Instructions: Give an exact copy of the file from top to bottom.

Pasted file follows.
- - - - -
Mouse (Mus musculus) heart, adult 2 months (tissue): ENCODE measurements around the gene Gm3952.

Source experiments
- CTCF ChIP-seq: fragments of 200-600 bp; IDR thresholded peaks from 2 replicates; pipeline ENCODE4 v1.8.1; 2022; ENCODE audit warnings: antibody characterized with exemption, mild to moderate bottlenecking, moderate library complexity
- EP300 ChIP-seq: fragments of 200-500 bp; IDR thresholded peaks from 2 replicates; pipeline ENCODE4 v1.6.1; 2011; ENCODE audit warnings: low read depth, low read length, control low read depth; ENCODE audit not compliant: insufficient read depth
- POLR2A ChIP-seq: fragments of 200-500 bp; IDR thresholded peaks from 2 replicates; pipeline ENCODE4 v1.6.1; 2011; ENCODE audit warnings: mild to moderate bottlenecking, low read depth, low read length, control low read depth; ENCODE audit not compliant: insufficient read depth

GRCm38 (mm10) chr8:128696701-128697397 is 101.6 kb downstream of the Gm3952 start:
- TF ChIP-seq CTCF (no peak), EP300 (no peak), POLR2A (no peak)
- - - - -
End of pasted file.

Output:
Mouse (Mus musculus) heart, adult 2 months (tissue): ENCODE measurements around the gene Gm3952.

Source experiments
- CTCF ChIP-seq: fragments of 200-600 bp; IDR thresholded peaks from 2 replicates; pipeline ENCODE4 v1.8.1; 2022; ENCODE audit warnings: antibody characterized with exemption, mild to moderate bottlenecking, moderate library complexity
- EP300 ChIP-seq: fragments of 200-500 bp; IDR thresholded peaks from 2 replicates; pipeline ENCODE4 v1.6.1; 2011; ENCODE audit warnings: low read depth, low read length, control low read depth; ENCODE audit not compliant: insufficient read depth
- POLR2A ChIP-seq: fragments of 200-500 bp; IDR thresholded peaks from 2 replicates; pipeline ENCODE4 v1.6.1; 2011; ENCODE audit warnings: mild to moderate bottlenecking, low read depth, low read length, control low read depth; ENCODE audit not compliant: insufficient read depth

GRCm38 (mm10) chr8:128696701-128697397 is 101.6 kb downstream of the Gm3952 start:
- TF ChIP-seq CTCF (no peak), EP300 (no peak), POLR2A (no peak)